SDC: You’ve been very effective scrambling your first two seasons, and you've done it fairly often, with 125 carries. Do you ever worry about your own health when you see quarterbacks who run often such as Robert Griffin and Cam Newton and Colin Kaepernick suffering various injuries that seemed to be either caused by or exacerbated by leaving the pocket and exposing themselves to more hits?
Luck: I wouldn’t say you worry about your health when you run. I would say a quarterback as an obligation to protect yourself as a runner, whether it’s getting out of bounds, sliding or getting down, whatever it might be. Obviously, there are situations in games where it’s unavoidable and you have to take [a hit] on a fourth down, or whatever the situation is. But I think understanding football allows you to understand when to take those hits and when not to. That said, I would say I probably have never worried about injuries while playing the game of football. Once that happens, you can get paralyzed, so to speak, as a player.
SDC: This weekend in the Colts' third preseason game, Reggie Wayne got back on the field for the first time since suffering a torn ACL. Knowing what he means to the team and that it was no guarantee he’d play this early, how big was that, even if it was for only for 10 plays?
Luck: It was awesome to have him back on the field and get a couple of catches [that were called back by penalty]. I speak for myself when I say it was fun to have him out there running around. He definitely brings a certain energy. I am sure for him it was great to get that speed back — that feel of the speed of the game — and be out there with the guys contributing. It was great to have him back.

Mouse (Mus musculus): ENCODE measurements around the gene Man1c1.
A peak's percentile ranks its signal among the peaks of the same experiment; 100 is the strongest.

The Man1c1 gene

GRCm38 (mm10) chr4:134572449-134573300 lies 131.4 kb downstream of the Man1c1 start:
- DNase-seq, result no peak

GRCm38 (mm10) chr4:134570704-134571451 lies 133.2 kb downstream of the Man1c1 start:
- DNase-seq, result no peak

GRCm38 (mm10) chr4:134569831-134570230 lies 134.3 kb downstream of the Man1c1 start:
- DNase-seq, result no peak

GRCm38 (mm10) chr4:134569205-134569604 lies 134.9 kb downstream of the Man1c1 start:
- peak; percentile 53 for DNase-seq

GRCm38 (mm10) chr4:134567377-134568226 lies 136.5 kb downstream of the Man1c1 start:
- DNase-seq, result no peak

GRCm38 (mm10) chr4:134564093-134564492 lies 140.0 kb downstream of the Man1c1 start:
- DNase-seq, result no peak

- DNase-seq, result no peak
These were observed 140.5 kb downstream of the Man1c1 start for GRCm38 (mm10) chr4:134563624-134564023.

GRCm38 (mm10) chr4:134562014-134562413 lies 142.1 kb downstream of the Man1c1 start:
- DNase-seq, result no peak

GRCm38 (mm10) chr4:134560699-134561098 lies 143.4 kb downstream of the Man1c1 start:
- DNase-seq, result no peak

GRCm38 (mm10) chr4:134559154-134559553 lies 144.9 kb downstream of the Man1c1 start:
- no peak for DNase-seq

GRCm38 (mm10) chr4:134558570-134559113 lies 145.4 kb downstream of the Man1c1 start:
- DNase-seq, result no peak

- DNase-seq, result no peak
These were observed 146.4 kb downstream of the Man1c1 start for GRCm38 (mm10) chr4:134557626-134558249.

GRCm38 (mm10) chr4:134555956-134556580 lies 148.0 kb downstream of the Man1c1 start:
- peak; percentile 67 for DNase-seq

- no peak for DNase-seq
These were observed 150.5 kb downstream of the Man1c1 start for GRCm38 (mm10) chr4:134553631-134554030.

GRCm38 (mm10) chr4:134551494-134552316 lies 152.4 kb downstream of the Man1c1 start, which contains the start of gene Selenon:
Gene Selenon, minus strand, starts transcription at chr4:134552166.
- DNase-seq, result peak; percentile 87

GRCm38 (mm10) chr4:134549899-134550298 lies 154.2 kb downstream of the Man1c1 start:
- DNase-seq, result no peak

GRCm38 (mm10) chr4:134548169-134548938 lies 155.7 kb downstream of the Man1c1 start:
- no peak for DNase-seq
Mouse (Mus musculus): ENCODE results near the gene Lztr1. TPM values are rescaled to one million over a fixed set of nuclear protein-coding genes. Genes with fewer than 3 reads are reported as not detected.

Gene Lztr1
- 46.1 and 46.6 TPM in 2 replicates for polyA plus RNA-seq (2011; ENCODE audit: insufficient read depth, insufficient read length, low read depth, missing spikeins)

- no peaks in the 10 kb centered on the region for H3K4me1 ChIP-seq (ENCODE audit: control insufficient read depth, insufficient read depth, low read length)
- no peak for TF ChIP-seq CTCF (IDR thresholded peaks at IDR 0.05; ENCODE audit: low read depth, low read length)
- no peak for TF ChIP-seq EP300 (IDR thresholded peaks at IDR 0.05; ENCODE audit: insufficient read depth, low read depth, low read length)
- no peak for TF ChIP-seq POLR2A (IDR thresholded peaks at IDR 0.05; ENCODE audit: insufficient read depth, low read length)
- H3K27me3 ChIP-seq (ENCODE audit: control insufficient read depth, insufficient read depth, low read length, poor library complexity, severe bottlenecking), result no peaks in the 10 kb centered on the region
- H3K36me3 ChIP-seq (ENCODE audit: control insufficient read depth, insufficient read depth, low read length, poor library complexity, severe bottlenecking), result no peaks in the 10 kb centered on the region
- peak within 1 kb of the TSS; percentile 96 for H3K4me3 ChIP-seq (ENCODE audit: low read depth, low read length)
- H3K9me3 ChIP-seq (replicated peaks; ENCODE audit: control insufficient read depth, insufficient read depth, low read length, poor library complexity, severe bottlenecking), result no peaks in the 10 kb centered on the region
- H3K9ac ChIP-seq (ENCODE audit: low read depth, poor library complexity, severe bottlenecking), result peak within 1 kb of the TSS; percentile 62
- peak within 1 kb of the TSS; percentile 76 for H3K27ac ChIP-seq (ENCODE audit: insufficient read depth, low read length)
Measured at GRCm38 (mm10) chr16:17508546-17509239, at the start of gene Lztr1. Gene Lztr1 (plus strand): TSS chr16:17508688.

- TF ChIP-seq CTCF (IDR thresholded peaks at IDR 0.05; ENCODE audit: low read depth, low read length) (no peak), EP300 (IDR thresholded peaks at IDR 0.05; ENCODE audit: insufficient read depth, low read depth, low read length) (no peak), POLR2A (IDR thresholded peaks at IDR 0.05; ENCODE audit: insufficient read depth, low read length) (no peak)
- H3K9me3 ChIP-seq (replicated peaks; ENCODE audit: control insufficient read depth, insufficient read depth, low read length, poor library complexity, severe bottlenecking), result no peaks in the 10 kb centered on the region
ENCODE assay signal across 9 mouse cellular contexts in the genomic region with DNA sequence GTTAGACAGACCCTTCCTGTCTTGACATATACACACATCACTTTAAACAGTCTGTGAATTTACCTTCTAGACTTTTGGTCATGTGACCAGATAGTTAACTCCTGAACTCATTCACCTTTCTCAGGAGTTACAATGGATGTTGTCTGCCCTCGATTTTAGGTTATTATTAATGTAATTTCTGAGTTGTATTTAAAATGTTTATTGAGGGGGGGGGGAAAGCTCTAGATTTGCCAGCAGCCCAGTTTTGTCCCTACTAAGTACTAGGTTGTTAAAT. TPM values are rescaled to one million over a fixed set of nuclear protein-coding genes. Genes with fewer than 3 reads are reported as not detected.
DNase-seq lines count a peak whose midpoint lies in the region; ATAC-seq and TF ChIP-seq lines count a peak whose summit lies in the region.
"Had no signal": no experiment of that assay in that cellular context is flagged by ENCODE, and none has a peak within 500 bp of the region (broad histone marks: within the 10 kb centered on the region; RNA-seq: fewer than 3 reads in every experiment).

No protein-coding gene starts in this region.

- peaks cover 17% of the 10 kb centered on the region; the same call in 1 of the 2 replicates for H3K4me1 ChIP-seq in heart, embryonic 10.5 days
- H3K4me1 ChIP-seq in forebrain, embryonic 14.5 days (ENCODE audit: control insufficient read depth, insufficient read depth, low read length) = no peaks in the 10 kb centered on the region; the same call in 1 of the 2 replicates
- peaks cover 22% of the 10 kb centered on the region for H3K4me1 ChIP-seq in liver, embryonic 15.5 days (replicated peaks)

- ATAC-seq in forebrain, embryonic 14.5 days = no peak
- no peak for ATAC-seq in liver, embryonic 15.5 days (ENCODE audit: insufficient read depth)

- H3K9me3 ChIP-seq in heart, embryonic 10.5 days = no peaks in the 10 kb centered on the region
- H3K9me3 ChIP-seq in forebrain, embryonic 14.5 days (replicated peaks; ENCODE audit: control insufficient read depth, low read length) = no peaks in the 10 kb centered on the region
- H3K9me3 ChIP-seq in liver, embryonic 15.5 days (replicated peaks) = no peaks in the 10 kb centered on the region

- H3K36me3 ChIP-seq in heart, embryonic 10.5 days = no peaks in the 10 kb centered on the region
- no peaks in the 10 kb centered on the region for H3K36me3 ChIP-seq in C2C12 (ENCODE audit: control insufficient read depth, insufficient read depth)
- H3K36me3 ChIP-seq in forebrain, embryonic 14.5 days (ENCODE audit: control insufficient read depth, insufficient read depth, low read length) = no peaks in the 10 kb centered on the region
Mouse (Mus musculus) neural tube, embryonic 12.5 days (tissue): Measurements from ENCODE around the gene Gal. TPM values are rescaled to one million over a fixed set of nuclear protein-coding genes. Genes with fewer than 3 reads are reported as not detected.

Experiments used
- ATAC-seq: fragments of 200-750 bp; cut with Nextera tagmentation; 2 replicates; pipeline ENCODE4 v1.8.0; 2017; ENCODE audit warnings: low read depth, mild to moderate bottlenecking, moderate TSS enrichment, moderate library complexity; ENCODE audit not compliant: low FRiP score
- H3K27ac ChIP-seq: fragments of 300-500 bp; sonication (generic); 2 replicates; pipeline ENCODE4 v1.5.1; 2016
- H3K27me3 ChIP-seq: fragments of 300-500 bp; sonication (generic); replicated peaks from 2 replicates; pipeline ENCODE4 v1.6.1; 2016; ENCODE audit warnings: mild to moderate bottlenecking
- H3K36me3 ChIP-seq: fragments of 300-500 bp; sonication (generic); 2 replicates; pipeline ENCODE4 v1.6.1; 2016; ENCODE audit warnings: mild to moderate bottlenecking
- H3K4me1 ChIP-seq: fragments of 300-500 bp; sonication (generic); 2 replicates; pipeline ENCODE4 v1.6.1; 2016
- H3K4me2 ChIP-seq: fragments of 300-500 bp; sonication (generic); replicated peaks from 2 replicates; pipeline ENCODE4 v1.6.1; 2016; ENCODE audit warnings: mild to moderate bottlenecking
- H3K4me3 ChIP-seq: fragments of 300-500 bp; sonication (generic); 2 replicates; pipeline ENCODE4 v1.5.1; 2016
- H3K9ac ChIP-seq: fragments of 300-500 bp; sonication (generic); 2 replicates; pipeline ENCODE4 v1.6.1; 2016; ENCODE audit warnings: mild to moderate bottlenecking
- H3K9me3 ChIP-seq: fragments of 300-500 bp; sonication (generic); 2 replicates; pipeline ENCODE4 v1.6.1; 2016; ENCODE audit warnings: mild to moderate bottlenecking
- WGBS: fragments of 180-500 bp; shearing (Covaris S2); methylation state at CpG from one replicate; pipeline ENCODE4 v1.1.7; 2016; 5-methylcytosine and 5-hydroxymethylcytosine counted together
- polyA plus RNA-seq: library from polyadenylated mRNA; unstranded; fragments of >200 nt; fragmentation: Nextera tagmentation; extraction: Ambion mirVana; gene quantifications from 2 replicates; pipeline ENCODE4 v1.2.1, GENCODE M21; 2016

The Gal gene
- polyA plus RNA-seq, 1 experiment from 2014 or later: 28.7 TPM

SDC: You were critical of your play and the play of the offense in that game. Are you at all concerned about any of that carrying over into the regular season?
Luck: No concerns. We still have a lot of work to do and things that we can take [out of that game] to improve on. But we’re back, and you make mistakes and you have practice to get better with. It’s all part of the process.
SDC: There has been a little bit of turmoil around the team this offseason. How have you and Chuck Pagano and the other team leaders done your best to keep the focus on football and getting everyone to buy into the team dynamic?
Luck: I think Coach Pagano does a great job of creating a great work atmosphere. We have good guys and we understand that we’re only here to win and work towards winning a championship. I think if you keep that as your goal, it’s easy for everyone to fall in line now and be on the same page.
SDC: Dwayne Allen is back, Donte Moncrief and Hakeem Nicks have joned the team, Reggie is now back, and you have guys like T.Y. Hilton and Coby Fleener. Is this the best group of pass catchers you’ve had since you’ve been here?
Luck: It’s a very fun, dynamic group to be with. They’re fun to play with. I hate comparing any past team or any group because it always ends up being alienating someone. It’s just not fair to compare any group to last year or my rookie year. But I’ll say it’s a very fun group to play with.
SDC: Last season, one of the oddities of the Colts was that you beat three of the final four teams in the conference championship games — the Seahawks, 49ers and Broncos — and yet lost to some non-playoff teams at home, such as the Dolphins and the Rams by 30. What was up with that?
Luck: Consistency is the biggest thing we’re searching for. Believe me, it’s been a point of emphasis. Everyone is good in the NFL — anybody can beat anybody, but to truly be a great team in this league you have to do it consistently. We need to take that approach every day in practice, every game and every week and the goal is always to be consistently good. Sometimes that’s harder than being occasionally great.
Here’s more information on the series:
NFL sponsor Lenovo has launched season two of its popular fantasy football mockumentary Tough Season. Episode one of the humorous 13-episode series can found by visiting www.Lenovo.com/NFL. Tough Season 2 features seven current and former NFL stars, Andrew Luck, Matt Forte, Alfred Morris, AJ Green, Wes Welker, Mason Crosby and Doug Flutie. The series premise revolves around perennial fantasy football loser Brad Blevins (actor Tim Baltz) using Lenovo’s Yoga 2 Pro and support from NFL stars to secure his first-ever office fantasy title. In season two, how will Brad handle the defense of his crown: will he let success and his Lenovo spokesman contract go to his head? Can he count on his NFL friends to perform up to championship standards?